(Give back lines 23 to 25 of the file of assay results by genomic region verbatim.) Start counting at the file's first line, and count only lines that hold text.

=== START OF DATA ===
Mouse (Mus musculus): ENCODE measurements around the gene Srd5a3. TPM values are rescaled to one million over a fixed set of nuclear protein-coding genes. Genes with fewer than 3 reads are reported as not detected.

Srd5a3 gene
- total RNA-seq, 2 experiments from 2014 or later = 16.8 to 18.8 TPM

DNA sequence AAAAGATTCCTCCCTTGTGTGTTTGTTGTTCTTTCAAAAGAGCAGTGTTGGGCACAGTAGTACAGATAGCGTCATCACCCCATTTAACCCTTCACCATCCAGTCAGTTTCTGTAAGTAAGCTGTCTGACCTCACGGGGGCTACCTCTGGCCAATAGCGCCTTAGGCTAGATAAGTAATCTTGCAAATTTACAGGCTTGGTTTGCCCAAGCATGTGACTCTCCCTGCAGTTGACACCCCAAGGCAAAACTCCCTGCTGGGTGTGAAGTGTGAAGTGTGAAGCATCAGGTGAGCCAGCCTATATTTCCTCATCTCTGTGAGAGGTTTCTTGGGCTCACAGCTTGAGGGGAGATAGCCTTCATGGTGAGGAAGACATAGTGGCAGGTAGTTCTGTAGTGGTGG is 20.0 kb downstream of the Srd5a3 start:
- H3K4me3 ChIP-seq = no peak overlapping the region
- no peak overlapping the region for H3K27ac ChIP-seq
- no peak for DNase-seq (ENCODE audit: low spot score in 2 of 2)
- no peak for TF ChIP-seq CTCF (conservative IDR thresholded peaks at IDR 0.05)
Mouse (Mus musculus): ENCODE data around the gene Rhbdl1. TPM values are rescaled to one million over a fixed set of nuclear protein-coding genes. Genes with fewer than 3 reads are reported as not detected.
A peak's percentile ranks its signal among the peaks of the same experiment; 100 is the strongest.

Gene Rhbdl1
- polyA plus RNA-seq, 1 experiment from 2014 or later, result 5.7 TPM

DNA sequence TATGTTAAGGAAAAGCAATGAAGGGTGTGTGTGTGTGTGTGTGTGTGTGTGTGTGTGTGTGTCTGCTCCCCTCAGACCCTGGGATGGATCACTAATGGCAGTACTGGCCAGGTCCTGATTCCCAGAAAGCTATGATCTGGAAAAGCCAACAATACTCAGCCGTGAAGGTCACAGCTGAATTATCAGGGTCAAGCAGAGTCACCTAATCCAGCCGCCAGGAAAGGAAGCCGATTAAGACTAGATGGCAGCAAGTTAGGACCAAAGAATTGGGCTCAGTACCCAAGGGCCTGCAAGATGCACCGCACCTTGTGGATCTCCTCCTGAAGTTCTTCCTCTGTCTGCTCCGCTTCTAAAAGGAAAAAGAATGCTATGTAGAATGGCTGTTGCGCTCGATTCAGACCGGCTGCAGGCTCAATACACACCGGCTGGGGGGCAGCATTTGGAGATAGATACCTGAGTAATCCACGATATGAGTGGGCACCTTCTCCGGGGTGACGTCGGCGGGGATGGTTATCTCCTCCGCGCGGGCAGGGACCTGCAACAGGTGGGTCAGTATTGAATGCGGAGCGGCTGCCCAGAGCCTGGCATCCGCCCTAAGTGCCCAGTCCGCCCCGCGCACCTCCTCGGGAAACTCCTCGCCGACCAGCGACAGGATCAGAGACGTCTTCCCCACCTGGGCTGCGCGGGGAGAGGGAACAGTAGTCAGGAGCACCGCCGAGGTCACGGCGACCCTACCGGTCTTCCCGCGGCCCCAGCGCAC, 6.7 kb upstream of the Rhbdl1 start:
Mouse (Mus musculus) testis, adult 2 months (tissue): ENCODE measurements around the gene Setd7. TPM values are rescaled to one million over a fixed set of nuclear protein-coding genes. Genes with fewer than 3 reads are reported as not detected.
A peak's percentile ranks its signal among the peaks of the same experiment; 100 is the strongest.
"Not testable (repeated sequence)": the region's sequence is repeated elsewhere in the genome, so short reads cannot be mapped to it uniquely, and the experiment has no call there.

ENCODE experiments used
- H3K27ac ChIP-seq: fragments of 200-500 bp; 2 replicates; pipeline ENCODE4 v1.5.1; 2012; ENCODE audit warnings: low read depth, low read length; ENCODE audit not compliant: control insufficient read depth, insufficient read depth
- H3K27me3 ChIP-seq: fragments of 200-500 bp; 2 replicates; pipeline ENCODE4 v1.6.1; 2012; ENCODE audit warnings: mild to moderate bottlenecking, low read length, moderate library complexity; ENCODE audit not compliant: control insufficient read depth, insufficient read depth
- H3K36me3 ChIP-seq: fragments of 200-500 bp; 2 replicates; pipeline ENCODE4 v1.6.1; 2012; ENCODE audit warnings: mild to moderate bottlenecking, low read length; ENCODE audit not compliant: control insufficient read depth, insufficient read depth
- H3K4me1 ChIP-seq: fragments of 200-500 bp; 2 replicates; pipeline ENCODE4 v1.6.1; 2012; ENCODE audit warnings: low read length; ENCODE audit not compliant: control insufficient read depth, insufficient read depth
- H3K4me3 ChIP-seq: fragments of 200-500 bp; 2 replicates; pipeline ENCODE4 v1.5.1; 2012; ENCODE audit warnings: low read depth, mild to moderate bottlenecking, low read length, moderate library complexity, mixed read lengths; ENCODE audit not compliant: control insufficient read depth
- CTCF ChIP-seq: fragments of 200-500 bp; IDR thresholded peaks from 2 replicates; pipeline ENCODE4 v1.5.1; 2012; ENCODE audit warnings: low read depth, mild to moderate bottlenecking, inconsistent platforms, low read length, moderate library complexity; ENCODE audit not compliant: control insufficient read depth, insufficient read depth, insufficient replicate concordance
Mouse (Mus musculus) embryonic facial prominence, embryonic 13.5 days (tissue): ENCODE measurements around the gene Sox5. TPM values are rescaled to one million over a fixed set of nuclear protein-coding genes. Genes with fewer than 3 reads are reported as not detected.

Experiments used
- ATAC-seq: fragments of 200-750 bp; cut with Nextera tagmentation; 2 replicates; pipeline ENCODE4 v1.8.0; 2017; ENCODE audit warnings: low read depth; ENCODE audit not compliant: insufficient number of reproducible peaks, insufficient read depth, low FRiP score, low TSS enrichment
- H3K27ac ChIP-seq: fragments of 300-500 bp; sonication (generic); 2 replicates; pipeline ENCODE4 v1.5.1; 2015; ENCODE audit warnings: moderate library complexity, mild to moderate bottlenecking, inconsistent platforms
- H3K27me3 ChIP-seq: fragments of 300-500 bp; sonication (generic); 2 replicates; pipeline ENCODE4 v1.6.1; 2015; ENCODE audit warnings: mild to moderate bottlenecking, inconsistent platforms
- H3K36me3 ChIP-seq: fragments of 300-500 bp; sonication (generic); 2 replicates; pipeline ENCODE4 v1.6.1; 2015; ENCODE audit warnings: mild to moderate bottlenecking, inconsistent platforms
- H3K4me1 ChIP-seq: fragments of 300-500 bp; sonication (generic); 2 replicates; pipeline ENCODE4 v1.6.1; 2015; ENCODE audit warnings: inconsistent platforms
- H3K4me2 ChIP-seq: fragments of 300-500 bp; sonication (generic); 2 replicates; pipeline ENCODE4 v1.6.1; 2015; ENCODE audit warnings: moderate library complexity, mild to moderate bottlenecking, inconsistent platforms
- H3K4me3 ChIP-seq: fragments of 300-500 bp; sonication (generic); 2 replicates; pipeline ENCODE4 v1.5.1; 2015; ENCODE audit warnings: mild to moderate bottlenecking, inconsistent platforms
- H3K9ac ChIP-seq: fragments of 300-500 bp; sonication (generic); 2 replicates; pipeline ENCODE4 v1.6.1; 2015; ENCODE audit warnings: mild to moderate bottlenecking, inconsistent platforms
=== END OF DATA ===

- CTCF ChIP-seq: fragments of 200-500 bp; IDR thresholded peaks from 2 replicates; pipeline ENCODE4 v1.5.1; 2012; ENCODE audit warnings: low read depth, mild to moderate bottlenecking, inconsistent platforms, low read length, moderate library complexity; ENCODE audit not compliant: control insufficient read depth, insufficient read depth, insufficient replicate concordance
Mouse (Mus musculus) embryonic facial prominence, embryonic 13.5 days (tissue): ENCODE measurements around the gene Sox5. TPM values are rescaled to one million over a fixed set of nuclear protein-coding genes. Genes with fewer than 3 reads are reported as not detected.

Experiments used